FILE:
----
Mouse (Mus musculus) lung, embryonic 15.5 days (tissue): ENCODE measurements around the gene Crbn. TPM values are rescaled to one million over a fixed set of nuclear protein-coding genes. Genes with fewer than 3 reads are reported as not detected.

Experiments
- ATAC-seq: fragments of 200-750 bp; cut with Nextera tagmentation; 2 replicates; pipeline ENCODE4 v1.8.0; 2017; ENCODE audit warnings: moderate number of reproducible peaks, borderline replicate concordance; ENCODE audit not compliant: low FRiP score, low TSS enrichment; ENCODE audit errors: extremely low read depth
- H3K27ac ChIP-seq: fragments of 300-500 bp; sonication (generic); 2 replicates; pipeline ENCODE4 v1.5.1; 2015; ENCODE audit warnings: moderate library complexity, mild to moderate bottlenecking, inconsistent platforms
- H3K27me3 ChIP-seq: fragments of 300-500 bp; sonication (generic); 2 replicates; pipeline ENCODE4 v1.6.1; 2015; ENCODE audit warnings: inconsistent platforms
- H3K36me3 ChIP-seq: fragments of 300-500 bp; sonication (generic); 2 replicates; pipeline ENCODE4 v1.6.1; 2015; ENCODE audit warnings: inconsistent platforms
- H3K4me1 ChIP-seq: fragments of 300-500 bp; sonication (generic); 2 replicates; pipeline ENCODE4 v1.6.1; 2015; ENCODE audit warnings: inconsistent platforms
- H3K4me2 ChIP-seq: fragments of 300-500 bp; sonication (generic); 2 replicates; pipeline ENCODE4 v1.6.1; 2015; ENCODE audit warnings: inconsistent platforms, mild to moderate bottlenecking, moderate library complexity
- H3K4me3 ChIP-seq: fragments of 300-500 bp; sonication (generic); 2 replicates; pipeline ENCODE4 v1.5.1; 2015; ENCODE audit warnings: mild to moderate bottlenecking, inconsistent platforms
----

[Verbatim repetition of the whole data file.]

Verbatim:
Mouse (Mus musculus) lung, embryonic 15.5 days (tissue): ENCODE measurements around the gene Crbn. TPM values are rescaled to one million over a fixed set of nuclear protein-coding genes. Genes with fewer than 3 reads are reported as not detected.

Experiments
- ATAC-seq: fragments of 200-750 bp; cut with Nextera tagmentation; 2 replicates; pipeline ENCODE4 v1.8.0; 2017; ENCODE audit warnings: moderate number of reproducible peaks, borderline replicate concordance; ENCODE audit not compliant: low FRiP score, low TSS enrichment; ENCODE audit errors: extremely low read depth
- H3K27ac ChIP-seq: fragments of 300-500 bp; sonication (generic); 2 replicates; pipeline ENCODE4 v1.5.1; 2015; ENCODE audit warnings: moderate library complexity, mild to moderate bottlenecking, inconsistent platforms
- H3K27me3 ChIP-seq: fragments of 300-500 bp; sonication (generic); 2 replicates; pipeline ENCODE4 v1.6.1; 2015; ENCODE audit warnings: inconsistent platforms
- H3K36me3 ChIP-seq: fragments of 300-500 bp; sonication (generic); 2 replicates; pipeline ENCODE4 v1.6.1; 2015; ENCODE audit warnings: inconsistent platforms
- H3K4me1 ChIP-seq: fragments of 300-500 bp; sonication (generic); 2 replicates; pipeline ENCODE4 v1.6.1; 2015; ENCODE audit warnings: inconsistent platforms
- H3K4me2 ChIP-seq: fragments of 300-500 bp; sonication (generic); 2 replicates; pipeline ENCODE4 v1.6.1; 2015; ENCODE audit warnings: inconsistent platforms, mild to moderate bottlenecking, moderate library complexity
- H3K4me3 ChIP-seq: fragments of 300-500 bp; sonication (generic); 2 replicates; pipeline ENCODE4 v1.5.1; 2015; ENCODE audit warnings: mild to moderate bottlenecking, inconsistent platforms